Factsheet: Israel’s legal process regarding Palestinian minors accused of using stones as weapons in the West Bank
Dec 23, 2011 | AIJAC staff
An analysis of Israel’s legal process regarding Palestinian minors accused of using stones as weapons in the West Bank *
This document looks at the Israeli legal process regarding Palestinian minors in the West Bank (hereinafter, the “Area”) accused of using stones as weapons, including a specific analysis of a recent two month period, August and September 2011.
1. The laws in Israel and the laws in the Area
Under international law in general, and Article 43 of the Fourth Hague Convention respecting the Laws and Customs of War on Land and its annex: Regulations concerning the Laws and Customs of War on Land, 18 October 1907, in particular, there is no duty that the legal system governing the Area, under belligerent occupation, mirror that of the occupying power. In fact, the opposite is true, changes to the existing legal regime are specifically limited. Thus, it is appropriate and even natural that the legal systems should be different and independent.
Despite this, the State of Israel invests significant time and resources to improve all aspects of minors’ interactions with the law enforcement system. These conditions remain subject to the disparate and exceptional circumstances which exist in the Area.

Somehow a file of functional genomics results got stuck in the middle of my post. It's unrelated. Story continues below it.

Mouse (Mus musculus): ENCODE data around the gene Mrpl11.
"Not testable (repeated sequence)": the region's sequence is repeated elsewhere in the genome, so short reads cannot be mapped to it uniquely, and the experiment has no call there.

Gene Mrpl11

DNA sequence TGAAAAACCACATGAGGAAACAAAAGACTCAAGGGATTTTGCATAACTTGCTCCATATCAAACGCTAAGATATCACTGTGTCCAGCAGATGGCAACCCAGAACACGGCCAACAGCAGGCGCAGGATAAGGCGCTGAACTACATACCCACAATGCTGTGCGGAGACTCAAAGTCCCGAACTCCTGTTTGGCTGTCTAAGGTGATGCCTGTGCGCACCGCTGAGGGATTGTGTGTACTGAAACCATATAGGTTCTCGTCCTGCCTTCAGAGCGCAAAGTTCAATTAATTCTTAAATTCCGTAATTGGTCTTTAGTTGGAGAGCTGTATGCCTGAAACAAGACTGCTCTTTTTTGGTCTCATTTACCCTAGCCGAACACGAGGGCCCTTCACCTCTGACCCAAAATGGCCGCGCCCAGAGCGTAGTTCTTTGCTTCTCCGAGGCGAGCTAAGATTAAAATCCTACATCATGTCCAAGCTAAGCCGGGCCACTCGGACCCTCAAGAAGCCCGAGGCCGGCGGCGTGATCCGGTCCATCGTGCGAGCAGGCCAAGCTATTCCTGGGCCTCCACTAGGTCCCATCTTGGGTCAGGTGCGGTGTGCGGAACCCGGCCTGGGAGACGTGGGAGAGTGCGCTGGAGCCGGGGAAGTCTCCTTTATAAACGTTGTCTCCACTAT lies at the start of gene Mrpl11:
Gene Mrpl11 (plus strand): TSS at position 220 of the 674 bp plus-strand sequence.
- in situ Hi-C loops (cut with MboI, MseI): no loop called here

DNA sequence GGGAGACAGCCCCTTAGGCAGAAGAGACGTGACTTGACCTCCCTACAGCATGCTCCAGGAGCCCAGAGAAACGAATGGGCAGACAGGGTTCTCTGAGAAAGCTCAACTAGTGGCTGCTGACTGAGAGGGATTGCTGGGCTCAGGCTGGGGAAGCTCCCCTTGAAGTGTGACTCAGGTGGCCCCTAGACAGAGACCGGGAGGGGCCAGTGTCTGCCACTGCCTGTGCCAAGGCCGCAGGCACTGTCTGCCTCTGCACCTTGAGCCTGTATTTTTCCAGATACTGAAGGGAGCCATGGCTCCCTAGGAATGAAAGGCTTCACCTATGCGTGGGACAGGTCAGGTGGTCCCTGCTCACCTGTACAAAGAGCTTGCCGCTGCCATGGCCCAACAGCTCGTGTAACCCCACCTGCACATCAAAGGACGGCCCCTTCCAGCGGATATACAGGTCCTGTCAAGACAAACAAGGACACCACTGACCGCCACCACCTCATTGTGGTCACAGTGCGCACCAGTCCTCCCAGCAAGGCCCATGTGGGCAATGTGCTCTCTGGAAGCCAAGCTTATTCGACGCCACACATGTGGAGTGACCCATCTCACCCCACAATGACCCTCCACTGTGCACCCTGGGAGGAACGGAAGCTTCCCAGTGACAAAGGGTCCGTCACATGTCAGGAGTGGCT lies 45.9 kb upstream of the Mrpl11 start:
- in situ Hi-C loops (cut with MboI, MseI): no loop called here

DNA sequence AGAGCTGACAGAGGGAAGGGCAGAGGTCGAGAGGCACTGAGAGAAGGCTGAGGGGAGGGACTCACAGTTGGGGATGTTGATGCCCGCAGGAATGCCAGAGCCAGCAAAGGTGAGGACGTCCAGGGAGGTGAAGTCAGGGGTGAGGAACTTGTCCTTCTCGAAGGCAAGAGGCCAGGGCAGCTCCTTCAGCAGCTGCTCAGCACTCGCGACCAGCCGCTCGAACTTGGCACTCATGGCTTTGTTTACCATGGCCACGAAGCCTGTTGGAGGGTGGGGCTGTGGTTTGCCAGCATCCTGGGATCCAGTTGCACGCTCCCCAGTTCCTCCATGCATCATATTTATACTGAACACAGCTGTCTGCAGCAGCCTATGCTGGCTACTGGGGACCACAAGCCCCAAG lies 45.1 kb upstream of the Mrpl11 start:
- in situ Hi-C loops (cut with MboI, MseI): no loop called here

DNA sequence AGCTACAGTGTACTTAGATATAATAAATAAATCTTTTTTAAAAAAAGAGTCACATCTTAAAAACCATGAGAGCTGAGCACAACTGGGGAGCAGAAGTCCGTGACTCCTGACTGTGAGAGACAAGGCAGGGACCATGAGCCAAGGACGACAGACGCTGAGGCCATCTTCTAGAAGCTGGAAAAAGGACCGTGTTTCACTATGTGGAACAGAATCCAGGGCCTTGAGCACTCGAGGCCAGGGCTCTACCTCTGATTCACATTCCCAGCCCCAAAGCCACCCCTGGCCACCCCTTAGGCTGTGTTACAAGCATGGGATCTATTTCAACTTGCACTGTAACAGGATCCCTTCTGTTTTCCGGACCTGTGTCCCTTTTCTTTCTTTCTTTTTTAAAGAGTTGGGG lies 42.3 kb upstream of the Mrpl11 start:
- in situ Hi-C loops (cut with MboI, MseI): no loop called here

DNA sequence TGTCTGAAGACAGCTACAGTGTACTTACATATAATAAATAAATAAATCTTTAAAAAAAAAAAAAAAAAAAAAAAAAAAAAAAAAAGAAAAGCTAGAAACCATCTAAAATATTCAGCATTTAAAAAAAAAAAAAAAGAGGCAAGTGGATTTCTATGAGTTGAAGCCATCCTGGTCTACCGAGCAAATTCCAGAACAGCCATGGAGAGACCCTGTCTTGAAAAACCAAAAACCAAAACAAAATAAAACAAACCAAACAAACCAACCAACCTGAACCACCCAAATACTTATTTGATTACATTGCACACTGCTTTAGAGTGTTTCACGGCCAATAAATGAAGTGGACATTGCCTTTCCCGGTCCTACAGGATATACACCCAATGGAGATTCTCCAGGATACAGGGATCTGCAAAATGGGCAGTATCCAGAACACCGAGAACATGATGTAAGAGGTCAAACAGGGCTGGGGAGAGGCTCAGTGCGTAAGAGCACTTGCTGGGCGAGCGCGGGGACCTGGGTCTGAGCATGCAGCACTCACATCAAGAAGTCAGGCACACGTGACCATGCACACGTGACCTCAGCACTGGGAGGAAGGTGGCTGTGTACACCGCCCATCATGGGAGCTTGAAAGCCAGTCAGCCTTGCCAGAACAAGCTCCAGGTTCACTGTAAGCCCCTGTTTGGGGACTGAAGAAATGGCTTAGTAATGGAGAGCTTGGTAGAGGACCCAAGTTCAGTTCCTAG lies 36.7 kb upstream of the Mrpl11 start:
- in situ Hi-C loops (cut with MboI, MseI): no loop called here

2. The ideology of hate and stone throwing
Despite the changes in military legislation in the past few years, a number of dilemmas remain for Israel, given the specific nature of offenses that tend to take place in the Area. Unlike criminal trends of juveniles in most societies, many crimes carried out by minors in the Area are of a violent, ideological nature and pose a clear and imminent threat to the public. In fact, over 70% of charges against minors in the military courts are charges of a violent nature.
The prominence of ideological motives as the basis of criminal activities in general and juvenile crimes specifically is a common phenomenon. A recent notable case involving a minor perpetrating a crime out of ideological hatred was the massacre of the five members of the Fogel family, including a three-month-old infant and two young children, committed by 17-year-old Hakim Awad and his accomplice. Regretfully, this case is not unique, and other minors have perpetrated several suicide bombings resulting in the deaths of dozens of victims.